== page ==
Open main menu

Wikipedia β

In Navajo (Navajo: Diné) culture, a skin-walker (yee naaldlooshii) is a type of harmful witch who has the ability to turn into, possess, or disguise themselves as an animal, usually for the purposes of harming people. Most skin-walker magic is done with the intent to commit murder.



In the Navajo language, yee naaldlooshii translates to "by means of it, [he or she] goes on all fours".[1] While perhaps the most common variety seen in horror fiction by non-Navajo people, the yee naaldlooshii is one of several varieties of Navajo witch, specifically a type of ’ánti’įhnii.[1] The legend of the skin-walkers is not well understood outside of Navajo culture, mostly due to reluctance to discuss the subject with outsiders (in part because strangers may be witches themselves), thus people are led to draw their own conclusions from the stories they hear.[2] Navajo people are reluctant to reveal skin-walker lore to non-Navajos, or to discuss it at all among those they do not trust.[3]

Navajo witches, including skin-walkers, represent the antithesis of Navajo cultural values. They are evil reflections of goodly medicine men and women, performing twisted ceremonies and manipulating magic in a perversion of the good works medicine people traditionally perform. In order to practice their good works, traditional healers learn about both good and evil magic. Most can handle the responsibility, but some become corrupt and can become witches.[4]


Animals associated with them usually include tricksters such as the coyote, but can include other creatures such as owls.[citation needed] They may also possess living animals or people and walk around in their bodies by locking eyes with them.[5][6][7] Skin-walkers may be male or female but are typically male.[4]

Skin-walkers are believed to have a secret society, living among Navajo, and can look like anyone else.[4] Skin-walkers might wear body paint in a mockery of what is worn by goodly medicine men.[4] In the dead of night, they are said to sneak off to a cave to meet and perform a twisted mockery of the holy chants conducted by medicine men in order to work their evil magic.[4]

Skin-walker stories told among Navajo children may be complete life and death struggles that end in either skin-walker or Navajo killing the other, or partial encounter stories that end in a stalemate. The home is viewed as a place of safety and strength, so Navajo are usually safe in the domestic environment. Skin-walkers act as an antagonistic alien force, so they have power in an alien environment. A story about a Navajo who meets a skin-walker out in the woods away from home is a sure skin-walker victory story. Skin-walkers typically cannot gain access to a home and may be scared away by threats of violence but some are successful with home invasions and will rape women or kill children,[4] but family members will always kill the skin-walkers in the end. Encounter stories are similarly composed as Navajo victory stories, with the skin-walkers approaching a hogan and being scared away. The end result is a sense of temporary safety with continued fear of the skin-walker, but to vocalize this is an Anglo-derivative faux pas.[7]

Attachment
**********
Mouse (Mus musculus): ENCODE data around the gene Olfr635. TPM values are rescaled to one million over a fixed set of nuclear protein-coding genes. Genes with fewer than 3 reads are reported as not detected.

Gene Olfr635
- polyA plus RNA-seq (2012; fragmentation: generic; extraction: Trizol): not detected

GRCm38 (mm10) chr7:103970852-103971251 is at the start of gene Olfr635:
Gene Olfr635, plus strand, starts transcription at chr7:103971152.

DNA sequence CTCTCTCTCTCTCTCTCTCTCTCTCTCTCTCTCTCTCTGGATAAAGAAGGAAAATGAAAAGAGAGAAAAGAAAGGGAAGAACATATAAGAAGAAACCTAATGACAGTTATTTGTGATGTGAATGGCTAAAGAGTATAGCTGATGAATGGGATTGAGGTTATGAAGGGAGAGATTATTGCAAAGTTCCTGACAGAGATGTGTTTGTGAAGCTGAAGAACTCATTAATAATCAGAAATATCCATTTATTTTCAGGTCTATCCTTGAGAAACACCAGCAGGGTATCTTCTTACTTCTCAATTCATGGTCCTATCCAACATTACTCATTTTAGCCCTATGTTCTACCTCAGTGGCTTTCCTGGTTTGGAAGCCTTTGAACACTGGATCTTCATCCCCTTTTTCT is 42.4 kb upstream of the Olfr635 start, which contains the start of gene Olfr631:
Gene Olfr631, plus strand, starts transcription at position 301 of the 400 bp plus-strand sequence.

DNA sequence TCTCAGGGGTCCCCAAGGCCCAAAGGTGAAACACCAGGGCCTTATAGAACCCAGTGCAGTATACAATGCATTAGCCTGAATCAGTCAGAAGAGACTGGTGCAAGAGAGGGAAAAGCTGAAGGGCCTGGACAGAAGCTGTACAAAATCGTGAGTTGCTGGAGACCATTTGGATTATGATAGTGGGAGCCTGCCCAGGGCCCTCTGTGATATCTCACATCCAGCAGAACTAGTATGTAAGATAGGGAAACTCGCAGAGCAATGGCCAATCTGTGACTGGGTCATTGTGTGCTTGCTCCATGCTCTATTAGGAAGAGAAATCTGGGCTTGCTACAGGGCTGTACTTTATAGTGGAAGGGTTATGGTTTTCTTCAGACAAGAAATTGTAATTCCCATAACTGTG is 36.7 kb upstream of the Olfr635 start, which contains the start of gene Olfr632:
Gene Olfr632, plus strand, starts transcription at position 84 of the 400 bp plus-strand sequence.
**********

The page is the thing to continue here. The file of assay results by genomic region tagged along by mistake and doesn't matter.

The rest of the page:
Anglo variations on skin-walker stories typically take the form of partial encounter stories on the road, where the protagonist is temporarily vulnerable, but then escapes from the skin-walker in a way not traditionally seen in Navajo stories that take place away from home.[8][9] Sometimes Navajo children take Anglo folk stories and substitute generic killers like The Hook with skin-walkers.[8]

See alsoEdit


  1. ^ a b Wall, Leon and William Morgan, Navajo-English Dictionary. Hippocrene Books, New York City, 1998 ISBN 0-7818-0247-4.
  2. ^ Hampton, Carol M. "Book Review: Some Kind of Power: Navajo Children's Skinwalker Narratives" in Western Historical Quarterly. 01 July 1986. Accessed 17 Nov. 2016.
  3. ^ Keene, Dr. Adrienne, "Magic in North America Part 1: Ugh." at Native Appropriations, 8 March 2016. Accessed 9 April 2016. "What happens when Rowling pulls this in, is we as Native people are now opened up to a barrage of questions about these beliefs and traditions…but these are not things that need or should be discussed by outsiders. At all. I'm sorry if that seems 'unfair,' but that's how our cultures survive."
  4. ^ a b c d e f Kluckhohn, C. (1944). Navaho Witchcraft. Boston, Massachusetts, United States of America: Beacon Press.
  5. ^ Carter, J. (2010, October 28). The Cowboy and the Skinwalker. Ruidoso News.
  6. ^ Teller, J., & Blackwater, N. (1999). The Navajo Skinwalker, Witchcraft, and Related Phenomena (1st Edition ed.). Chinle, Arizona, United States of America: Infinity Horn Publishing.
  7. ^ a b Brady, M. K., & Toelken, B. (1984). Some Kind of Power: Navajo Children's Skinwalker Narratives. Salt Lake City, Utah, United States of America: University of Utah Press.
  8. ^ a b Brunvand, J. H. (2012). Native American Contemporary Legends. In J. H. Brunvand, Encyclopedia of Urban Legends (2nd Edition ed.). Santa Barbara, California, United States of America.
  9. ^ Watson, C. (1996, August 11). Breakfast with Skinwalkers. Star Tribune.

Further readingEdit

  • Brady, Margaret (1984). "Some Kind of Power": Navajo children's skinwalker narratives. University of Utah Press. 
  • Morgan, William (1936). "Human-Wolves among the Navaho". Yale University Publications in Anthropology. 11. 
  • Salzman, Michael (October 1990). "The Construction of an Intercultural Sensitizer Training Non-Navajo Personnel". Journal of American Indian Education. 30 (1): 25–36.